33. They sold beer at a pub? Who knew?

34. The Falcons’ “Main” man:

35. Largely dominated by their opponents, particularly so in the third, the Falcons were fortunate to get out of regulation with the score still tied at 1-1. In this league, rather than use the three-on-three overtime followed by a shootout, they play five minutes of four-on-four, followed by another five-minute period of three-on-three. Since neither team could break the deadlock, however, the game ended with a tie score, marking the first time I had been at a tie game since the (real) Jets’ final season at the Winnipeg Arena.

36. After the game:

11 Nov

Around Town – Lost Cat, Blubber, Air-Conditioned Meals and More

Pictures and observations from a stroll around town:

1. Maybe if “mommy” cared more, the cat would be safe at home.

2. I guess if you eat enough of it, you will become “blubberry.”

3. It’s nice that the take-out orders are air conditioned, but what about the restaurant?

4. Graffiti around downtown:

5. No furniture credit union?

6. There’s a missing “S” on this sign …

7. As opposed to, say, Ukrainian burritos …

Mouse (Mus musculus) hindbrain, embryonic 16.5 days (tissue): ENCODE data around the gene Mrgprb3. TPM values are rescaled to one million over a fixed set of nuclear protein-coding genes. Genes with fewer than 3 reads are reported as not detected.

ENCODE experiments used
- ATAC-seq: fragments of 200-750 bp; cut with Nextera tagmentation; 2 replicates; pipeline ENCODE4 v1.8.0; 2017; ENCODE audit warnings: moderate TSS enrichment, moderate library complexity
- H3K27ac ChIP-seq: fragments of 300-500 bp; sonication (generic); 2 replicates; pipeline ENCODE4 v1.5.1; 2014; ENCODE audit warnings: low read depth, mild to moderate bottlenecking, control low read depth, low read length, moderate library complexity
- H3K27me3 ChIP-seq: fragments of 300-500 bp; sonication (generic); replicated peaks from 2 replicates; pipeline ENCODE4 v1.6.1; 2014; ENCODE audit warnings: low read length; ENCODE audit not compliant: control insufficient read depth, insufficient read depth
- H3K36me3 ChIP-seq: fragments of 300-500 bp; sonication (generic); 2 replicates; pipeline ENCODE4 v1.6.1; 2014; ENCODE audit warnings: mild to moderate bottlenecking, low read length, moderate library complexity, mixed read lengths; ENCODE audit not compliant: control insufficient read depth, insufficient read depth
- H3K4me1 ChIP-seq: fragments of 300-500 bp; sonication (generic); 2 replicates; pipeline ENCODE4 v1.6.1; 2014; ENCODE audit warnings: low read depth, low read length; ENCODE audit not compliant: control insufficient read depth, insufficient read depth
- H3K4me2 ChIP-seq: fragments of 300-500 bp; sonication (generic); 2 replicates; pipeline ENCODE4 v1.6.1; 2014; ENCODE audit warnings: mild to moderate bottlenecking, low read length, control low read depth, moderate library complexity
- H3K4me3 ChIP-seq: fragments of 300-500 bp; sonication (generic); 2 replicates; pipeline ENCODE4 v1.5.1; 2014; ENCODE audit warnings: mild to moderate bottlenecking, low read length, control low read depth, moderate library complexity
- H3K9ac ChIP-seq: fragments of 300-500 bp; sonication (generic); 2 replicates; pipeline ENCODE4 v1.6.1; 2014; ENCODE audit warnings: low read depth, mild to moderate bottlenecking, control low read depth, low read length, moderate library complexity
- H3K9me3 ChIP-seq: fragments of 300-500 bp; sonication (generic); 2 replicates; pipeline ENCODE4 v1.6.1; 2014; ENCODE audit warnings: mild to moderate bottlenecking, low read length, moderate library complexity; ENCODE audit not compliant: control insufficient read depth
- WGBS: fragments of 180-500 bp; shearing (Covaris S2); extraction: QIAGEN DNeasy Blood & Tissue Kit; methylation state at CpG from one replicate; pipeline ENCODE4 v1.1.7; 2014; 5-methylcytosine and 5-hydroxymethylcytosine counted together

8. This brought a smile to my face …

9. Give us this day our daily bread …

10. But why?

11. When dad takes over the business, it will be known as “Pa.”

12. Don’t you wish our governments would heed this advice?

13. Yes, Ontario is the Great Salt Republic. The astute reader will notice the lack of precipitation.

14. Drive “traffice” to your business …

15. No doubt this will be taken down posthaste as some Muslims might be offended …

16. Personally, I prefer a less violent bath. But to each his own.

17. Just take a spin through an empty lot …

08 Oct

Around Town – Canes, Joggers, Pet Blessings and More

1. This was the second straight time I’ve been out where I spotted someone carrying a cane. From the wrong end.

2. I know I’ve said this before, but I wonder if people are aware of how stupid they look while jogging.

3. Is this a boob job for a turkey?

4. Shot of Port Dalhousie this morning:

5. What’s next, have Rover take communion? Maybe get baptized?

6. If you truly cared about “the defender of your home” with a wonky back leg, you wouldn’t have let it get loose in the first place.

6a. I feel sorry for the cat, but not for the owners.

7. I reported this hazard in the bike lane on Martindale Road some time ago. Sadly, fixing it doesn’t seem to be a big priority with the Region.